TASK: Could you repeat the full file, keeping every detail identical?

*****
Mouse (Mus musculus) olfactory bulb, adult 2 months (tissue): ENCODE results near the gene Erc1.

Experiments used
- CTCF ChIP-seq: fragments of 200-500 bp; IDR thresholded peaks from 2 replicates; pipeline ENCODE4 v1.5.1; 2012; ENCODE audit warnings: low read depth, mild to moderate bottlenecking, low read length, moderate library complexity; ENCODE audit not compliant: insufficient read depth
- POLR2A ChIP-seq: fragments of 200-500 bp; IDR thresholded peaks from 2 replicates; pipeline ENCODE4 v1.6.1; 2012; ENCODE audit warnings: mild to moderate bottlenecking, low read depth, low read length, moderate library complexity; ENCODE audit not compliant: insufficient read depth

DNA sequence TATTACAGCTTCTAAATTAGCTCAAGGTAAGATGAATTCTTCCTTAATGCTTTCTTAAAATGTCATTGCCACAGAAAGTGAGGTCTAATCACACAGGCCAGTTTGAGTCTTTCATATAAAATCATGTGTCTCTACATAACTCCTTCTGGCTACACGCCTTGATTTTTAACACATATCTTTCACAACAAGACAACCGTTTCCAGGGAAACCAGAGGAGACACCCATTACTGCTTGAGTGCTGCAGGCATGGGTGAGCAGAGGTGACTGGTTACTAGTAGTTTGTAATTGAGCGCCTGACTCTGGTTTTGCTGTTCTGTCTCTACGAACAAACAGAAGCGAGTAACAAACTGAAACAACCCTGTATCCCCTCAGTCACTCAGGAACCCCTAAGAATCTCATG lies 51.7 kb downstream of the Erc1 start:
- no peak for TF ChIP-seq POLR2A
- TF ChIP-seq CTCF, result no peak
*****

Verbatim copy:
Mouse (Mus musculus) olfactory bulb, adult 2 months (tissue): ENCODE results near the gene Erc1.

Experiments used
- CTCF ChIP-seq: fragments of 200-500 bp; IDR thresholded peaks from 2 replicates; pipeline ENCODE4 v1.5.1; 2012; ENCODE audit warnings: low read depth, mild to moderate bottlenecking, low read length, moderate library complexity; ENCODE audit not compliant: insufficient read depth
- POLR2A ChIP-seq: fragments of 200-500 bp; IDR thresholded peaks from 2 replicates; pipeline ENCODE4 v1.6.1; 2012; ENCODE audit warnings: mild to moderate bottlenecking, low read depth, low read length, moderate library complexity; ENCODE audit not compliant: insufficient read depth

DNA sequence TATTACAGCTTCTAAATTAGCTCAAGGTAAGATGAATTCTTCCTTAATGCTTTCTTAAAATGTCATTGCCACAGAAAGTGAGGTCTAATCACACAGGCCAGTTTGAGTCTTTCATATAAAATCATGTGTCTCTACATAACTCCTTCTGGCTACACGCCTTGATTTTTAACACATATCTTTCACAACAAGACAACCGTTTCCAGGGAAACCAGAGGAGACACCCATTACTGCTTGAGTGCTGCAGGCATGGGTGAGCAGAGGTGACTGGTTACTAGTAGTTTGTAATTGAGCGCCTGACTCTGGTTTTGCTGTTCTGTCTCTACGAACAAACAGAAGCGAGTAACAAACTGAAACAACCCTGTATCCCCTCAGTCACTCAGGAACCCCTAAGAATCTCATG lies 51.7 kb downstream of the Erc1 start:
- no peak for TF ChIP-seq POLR2A
- TF ChIP-seq CTCF, result no peak